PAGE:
A division bench of justice N Kirubakaran and justice S S Sundar also questioned whether the Tamil Nadu government would reserve 50% of appointments under the Rashtriya Bal Swasthya Karyakam (RBSK) for siddha practitioners. Under RBSK, a central government scheme, Ayush doctors are employed by other states, whereas in Tamil Nadu, only allopathic doctors are employed, the court noted.
Earlier in the month, a retired government siddha practitioner, K Murugesan moved the court seeking more funds for the department. The court had then observed that siddha medicine, which has its origin in Tamil Nadu, is neglected by both central and state governments unlike ayurveda and posed an array of questions to the governments on the research and facilities provided for siddha medicine.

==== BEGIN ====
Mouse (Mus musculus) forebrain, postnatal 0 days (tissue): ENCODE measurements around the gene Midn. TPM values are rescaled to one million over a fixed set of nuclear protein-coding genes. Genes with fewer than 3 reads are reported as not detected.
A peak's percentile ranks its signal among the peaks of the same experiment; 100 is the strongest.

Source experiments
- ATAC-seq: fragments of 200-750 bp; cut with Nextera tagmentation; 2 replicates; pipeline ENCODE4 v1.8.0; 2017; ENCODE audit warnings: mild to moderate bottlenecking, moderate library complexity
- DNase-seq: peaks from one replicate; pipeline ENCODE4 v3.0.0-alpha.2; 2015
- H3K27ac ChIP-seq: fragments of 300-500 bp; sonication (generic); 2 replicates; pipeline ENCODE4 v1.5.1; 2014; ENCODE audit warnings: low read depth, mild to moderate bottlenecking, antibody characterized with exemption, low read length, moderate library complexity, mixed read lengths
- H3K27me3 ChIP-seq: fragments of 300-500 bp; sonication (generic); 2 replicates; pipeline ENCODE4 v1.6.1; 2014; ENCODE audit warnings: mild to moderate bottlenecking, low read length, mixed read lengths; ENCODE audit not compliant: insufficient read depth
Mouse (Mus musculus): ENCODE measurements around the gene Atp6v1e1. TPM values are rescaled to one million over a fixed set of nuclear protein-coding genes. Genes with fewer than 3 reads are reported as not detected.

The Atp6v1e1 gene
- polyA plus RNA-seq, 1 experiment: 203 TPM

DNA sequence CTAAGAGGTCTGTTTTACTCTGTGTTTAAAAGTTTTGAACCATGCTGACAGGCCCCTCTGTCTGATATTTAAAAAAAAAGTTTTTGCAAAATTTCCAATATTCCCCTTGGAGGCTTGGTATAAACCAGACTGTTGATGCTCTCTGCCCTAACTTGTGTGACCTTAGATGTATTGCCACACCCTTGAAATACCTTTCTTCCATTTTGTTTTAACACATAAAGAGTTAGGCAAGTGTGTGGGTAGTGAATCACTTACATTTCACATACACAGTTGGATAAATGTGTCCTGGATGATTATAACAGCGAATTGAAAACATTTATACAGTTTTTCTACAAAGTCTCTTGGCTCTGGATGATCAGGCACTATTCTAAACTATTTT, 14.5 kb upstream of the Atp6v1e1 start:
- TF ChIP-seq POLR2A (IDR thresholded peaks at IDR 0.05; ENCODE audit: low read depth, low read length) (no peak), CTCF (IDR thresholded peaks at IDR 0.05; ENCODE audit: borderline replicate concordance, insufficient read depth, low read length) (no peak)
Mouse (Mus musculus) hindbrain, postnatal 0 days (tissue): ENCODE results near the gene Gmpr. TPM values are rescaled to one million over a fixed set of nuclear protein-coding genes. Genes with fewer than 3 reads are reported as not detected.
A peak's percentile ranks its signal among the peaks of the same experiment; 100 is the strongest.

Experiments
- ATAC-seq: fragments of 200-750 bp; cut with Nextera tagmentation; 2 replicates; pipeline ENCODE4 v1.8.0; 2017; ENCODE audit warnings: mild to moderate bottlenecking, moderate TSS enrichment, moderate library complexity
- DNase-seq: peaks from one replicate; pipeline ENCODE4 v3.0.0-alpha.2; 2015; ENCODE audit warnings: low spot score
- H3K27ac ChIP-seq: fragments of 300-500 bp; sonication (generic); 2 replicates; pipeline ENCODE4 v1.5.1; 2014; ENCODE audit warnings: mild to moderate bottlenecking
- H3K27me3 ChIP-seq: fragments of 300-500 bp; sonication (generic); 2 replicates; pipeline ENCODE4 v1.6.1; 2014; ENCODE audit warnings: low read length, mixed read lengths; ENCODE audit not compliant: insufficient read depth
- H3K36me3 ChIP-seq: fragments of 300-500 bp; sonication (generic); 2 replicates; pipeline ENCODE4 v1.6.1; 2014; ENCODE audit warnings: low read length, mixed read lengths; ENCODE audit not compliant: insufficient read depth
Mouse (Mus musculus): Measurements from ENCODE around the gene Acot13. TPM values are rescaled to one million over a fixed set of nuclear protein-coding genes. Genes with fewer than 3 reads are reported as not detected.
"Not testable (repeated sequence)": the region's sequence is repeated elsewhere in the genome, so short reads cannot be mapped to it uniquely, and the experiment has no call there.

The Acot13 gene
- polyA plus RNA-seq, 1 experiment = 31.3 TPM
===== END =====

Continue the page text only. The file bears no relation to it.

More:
On Monday, when the petition came up for hearing again, the court compared the salaries of siddha practitioners with that of the allopathy doctors and questioned the state government as to why the former are discriminated and whether it is possible to regularise their services under the national rural health mission (NHRM).
“Though siddha doctors are appointed in taluk level, their services are not utilised by appointing them in primary health centres. Therefore, government has to respond when siddha doctors will be appointed in PHC to cover rural areas,” the court questioned and observed that siddha practitioners should be treated on a par with allopathic doctors in matters of promotion.
The court took note that there are only eight district siddha medical officers in the state and questioned when would other districts be filled with the post and suggested to utilise the services of siddha graduates, yet to be employed.